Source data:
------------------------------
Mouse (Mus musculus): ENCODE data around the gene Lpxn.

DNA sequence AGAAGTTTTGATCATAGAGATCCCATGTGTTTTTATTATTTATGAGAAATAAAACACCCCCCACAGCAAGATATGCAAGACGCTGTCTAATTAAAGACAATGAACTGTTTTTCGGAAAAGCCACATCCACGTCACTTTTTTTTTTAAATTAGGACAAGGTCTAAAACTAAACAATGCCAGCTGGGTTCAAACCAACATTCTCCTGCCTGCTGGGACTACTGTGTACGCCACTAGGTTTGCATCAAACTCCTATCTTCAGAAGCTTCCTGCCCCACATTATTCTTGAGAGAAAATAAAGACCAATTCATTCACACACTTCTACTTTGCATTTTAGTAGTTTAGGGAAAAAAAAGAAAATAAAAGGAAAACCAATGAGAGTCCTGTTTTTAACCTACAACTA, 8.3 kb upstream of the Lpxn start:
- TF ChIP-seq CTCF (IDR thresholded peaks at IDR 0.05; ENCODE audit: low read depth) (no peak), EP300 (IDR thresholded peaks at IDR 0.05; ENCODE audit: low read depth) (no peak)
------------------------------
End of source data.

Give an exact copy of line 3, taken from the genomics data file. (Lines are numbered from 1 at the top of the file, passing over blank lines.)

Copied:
- TF ChIP-seq CTCF (IDR thresholded peaks at IDR 0.05; ENCODE audit: low read depth) (no peak), EP300 (IDR thresholded peaks at IDR 0.05; ENCODE audit: low read depth) (no peak)